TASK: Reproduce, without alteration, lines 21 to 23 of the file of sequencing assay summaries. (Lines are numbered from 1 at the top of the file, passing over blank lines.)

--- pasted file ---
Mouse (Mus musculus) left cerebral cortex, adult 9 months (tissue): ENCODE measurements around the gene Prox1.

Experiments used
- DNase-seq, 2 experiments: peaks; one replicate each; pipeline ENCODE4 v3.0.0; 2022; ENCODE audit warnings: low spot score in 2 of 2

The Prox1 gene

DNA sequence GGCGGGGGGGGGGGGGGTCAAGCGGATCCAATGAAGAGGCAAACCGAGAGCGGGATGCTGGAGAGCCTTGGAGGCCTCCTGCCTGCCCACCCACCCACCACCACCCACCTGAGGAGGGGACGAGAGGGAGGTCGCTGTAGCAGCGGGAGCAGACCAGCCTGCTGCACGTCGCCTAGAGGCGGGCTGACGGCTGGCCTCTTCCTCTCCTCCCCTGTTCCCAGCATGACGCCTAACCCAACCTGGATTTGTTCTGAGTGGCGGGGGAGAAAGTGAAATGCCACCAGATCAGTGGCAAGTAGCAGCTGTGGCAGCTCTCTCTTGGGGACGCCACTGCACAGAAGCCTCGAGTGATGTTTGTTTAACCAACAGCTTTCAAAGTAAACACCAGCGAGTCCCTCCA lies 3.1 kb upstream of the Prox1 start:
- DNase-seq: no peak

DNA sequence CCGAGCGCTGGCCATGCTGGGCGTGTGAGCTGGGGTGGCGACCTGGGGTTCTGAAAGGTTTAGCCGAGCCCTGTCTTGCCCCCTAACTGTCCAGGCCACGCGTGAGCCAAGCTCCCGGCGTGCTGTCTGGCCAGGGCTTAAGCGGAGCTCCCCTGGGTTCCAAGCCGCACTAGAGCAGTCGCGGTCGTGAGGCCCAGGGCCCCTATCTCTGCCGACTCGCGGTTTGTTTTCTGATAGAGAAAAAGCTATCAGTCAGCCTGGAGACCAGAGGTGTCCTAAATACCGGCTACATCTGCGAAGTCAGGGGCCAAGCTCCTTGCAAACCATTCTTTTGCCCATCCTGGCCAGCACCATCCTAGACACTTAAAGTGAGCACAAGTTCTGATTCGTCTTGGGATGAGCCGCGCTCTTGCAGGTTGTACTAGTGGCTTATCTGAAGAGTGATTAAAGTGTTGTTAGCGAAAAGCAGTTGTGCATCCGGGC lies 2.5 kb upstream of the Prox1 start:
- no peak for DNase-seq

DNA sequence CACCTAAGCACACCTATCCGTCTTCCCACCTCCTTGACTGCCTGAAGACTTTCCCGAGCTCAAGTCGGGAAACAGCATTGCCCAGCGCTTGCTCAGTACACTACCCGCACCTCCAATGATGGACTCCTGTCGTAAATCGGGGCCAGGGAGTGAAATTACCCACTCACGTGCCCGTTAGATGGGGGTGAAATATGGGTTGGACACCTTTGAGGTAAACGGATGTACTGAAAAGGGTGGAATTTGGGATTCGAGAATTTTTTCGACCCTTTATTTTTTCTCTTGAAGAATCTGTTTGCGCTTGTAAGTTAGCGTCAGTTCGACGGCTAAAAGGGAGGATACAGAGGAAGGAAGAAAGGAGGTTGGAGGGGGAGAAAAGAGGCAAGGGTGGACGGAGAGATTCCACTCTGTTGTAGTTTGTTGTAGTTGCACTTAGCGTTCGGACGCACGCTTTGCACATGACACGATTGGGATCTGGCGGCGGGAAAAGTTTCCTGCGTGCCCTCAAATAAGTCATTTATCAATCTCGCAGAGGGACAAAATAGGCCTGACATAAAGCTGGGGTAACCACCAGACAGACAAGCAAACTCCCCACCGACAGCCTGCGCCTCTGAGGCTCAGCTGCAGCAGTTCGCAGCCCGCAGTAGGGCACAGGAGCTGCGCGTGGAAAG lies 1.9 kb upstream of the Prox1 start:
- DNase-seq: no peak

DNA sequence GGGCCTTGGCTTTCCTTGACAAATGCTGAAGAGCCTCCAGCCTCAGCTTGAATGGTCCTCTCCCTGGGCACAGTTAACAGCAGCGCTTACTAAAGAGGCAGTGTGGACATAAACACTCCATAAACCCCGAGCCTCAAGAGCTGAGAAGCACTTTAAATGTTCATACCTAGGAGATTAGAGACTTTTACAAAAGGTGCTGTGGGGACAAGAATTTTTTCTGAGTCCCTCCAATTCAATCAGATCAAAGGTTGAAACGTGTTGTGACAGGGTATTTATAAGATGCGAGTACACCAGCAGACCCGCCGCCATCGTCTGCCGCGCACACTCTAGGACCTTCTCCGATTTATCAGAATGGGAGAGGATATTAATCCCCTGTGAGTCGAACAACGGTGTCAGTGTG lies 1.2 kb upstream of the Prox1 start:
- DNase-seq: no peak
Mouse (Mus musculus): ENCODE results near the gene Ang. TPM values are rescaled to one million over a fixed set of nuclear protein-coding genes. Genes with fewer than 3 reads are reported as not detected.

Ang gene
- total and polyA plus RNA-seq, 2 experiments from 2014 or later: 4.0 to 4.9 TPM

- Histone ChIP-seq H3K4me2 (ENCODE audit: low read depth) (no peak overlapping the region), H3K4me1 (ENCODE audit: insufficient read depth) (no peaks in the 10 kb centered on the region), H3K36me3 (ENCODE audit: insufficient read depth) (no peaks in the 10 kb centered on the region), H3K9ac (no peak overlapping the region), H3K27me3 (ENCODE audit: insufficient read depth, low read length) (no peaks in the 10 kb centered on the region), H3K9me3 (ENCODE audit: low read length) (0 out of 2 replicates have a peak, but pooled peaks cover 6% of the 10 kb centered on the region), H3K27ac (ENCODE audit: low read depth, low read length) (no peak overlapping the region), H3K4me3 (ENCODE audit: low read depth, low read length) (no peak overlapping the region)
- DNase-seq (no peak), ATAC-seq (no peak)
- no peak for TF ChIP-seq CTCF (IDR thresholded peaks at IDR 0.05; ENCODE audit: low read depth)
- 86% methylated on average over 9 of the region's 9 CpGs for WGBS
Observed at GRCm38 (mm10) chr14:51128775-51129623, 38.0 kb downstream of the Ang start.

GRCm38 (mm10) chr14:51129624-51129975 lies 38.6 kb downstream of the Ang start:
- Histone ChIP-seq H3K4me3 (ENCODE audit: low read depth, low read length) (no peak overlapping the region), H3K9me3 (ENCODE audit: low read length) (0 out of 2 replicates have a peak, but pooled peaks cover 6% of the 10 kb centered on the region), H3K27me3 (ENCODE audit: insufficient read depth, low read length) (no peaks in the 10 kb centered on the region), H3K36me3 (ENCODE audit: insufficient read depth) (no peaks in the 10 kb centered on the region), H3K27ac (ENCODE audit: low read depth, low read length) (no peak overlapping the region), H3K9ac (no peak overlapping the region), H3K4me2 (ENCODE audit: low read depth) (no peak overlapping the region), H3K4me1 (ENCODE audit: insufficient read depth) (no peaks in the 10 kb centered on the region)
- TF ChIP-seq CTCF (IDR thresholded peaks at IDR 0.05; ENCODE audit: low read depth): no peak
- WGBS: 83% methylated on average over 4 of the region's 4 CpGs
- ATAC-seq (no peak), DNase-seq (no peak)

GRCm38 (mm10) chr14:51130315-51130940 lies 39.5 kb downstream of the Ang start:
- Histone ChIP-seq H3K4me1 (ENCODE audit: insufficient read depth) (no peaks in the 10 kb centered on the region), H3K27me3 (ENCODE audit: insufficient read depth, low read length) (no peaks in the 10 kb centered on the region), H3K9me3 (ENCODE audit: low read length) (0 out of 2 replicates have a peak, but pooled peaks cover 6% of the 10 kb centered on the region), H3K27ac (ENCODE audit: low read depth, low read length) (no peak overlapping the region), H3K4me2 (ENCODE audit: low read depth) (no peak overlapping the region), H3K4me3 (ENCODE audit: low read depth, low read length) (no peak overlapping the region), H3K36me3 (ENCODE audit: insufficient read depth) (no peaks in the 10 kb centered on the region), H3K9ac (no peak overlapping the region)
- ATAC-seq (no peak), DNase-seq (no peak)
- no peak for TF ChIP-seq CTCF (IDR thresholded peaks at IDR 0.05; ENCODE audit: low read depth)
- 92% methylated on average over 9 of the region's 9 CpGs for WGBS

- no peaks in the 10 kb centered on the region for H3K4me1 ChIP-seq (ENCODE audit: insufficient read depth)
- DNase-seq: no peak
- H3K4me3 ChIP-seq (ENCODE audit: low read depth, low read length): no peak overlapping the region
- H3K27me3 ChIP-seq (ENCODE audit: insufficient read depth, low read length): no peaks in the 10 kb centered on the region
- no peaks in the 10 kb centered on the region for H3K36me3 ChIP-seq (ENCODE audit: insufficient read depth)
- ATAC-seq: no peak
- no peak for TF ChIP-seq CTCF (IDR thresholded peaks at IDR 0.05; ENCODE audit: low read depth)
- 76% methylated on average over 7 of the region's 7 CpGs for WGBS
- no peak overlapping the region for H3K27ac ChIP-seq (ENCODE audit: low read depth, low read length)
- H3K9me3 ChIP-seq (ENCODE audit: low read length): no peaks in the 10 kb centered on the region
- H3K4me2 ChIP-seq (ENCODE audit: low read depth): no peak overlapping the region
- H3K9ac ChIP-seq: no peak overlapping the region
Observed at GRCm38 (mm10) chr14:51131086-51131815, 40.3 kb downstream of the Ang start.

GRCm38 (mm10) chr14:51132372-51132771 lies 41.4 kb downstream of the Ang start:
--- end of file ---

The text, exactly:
GRCm38 (mm10) chr14:51129624-51129975 lies 38.6 kb downstream of the Ang start:
- Histone ChIP-seq H3K4me3 (ENCODE audit: low read depth, low read length) (no peak overlapping the region), H3K9me3 (ENCODE audit: low read length) (0 out of 2 replicates have a peak, but pooled peaks cover 6% of the 10 kb centered on the region), H3K27me3 (ENCODE audit: insufficient read depth, low read length) (no peaks in the 10 kb centered on the region), H3K36me3 (ENCODE audit: insufficient read depth) (no peaks in the 10 kb centered on the region), H3K27ac (ENCODE audit: low read depth, low read length) (no peak overlapping the region), H3K9ac (no peak overlapping the region), H3K4me2 (ENCODE audit: low read depth) (no peak overlapping the region), H3K4me1 (ENCODE audit: insufficient read depth) (no peaks in the 10 kb centered on the region)
- TF ChIP-seq CTCF (IDR thresholded peaks at IDR 0.05; ENCODE audit: low read depth): no peak